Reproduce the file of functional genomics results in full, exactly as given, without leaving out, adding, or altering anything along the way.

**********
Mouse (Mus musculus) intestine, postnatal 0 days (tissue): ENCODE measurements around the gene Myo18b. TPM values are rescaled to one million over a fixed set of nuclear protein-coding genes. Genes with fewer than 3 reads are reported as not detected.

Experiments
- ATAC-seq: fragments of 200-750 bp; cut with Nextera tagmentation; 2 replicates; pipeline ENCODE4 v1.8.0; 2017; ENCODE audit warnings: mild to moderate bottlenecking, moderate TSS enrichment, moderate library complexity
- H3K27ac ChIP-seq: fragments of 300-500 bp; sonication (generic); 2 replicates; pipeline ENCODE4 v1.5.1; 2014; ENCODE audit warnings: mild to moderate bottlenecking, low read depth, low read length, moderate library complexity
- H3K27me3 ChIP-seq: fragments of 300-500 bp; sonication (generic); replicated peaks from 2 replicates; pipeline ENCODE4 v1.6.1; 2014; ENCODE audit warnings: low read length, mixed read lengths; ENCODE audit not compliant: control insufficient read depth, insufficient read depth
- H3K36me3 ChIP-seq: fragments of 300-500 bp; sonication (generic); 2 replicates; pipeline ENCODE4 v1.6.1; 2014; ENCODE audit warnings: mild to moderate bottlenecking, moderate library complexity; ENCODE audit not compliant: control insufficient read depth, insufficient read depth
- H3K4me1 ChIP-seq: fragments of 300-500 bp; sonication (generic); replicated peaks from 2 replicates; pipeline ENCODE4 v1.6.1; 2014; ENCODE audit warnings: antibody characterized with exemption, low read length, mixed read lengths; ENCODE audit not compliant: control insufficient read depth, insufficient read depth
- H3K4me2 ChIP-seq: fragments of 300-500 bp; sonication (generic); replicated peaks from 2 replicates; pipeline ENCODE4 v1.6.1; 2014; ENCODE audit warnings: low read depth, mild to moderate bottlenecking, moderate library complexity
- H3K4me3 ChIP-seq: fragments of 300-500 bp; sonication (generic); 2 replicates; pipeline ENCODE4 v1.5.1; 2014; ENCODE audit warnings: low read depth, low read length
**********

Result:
Mouse (Mus musculus) intestine, postnatal 0 days (tissue): ENCODE measurements around the gene Myo18b. TPM values are rescaled to one million over a fixed set of nuclear protein-coding genes. Genes with fewer than 3 reads are reported as not detected.

Experiments
- ATAC-seq: fragments of 200-750 bp; cut with Nextera tagmentation; 2 replicates; pipeline ENCODE4 v1.8.0; 2017; ENCODE audit warnings: mild to moderate bottlenecking, moderate TSS enrichment, moderate library complexity
- H3K27ac ChIP-seq: fragments of 300-500 bp; sonication (generic); 2 replicates; pipeline ENCODE4 v1.5.1; 2014; ENCODE audit warnings: mild to moderate bottlenecking, low read depth, low read length, moderate library complexity
- H3K27me3 ChIP-seq: fragments of 300-500 bp; sonication (generic); replicated peaks from 2 replicates; pipeline ENCODE4 v1.6.1; 2014; ENCODE audit warnings: low read length, mixed read lengths; ENCODE audit not compliant: control insufficient read depth, insufficient read depth
- H3K36me3 ChIP-seq: fragments of 300-500 bp; sonication (generic); 2 replicates; pipeline ENCODE4 v1.6.1; 2014; ENCODE audit warnings: mild to moderate bottlenecking, moderate library complexity; ENCODE audit not compliant: control insufficient read depth, insufficient read depth
- H3K4me1 ChIP-seq: fragments of 300-500 bp; sonication (generic); replicated peaks from 2 replicates; pipeline ENCODE4 v1.6.1; 2014; ENCODE audit warnings: antibody characterized with exemption, low read length, mixed read lengths; ENCODE audit not compliant: control insufficient read depth, insufficient read depth
- H3K4me2 ChIP-seq: fragments of 300-500 bp; sonication (generic); replicated peaks from 2 replicates; pipeline ENCODE4 v1.6.1; 2014; ENCODE audit warnings: low read depth, mild to moderate bottlenecking, moderate library complexity
- H3K4me3 ChIP-seq: fragments of 300-500 bp; sonication (generic); 2 replicates; pipeline ENCODE4 v1.5.1; 2014; ENCODE audit warnings: low read depth, low read length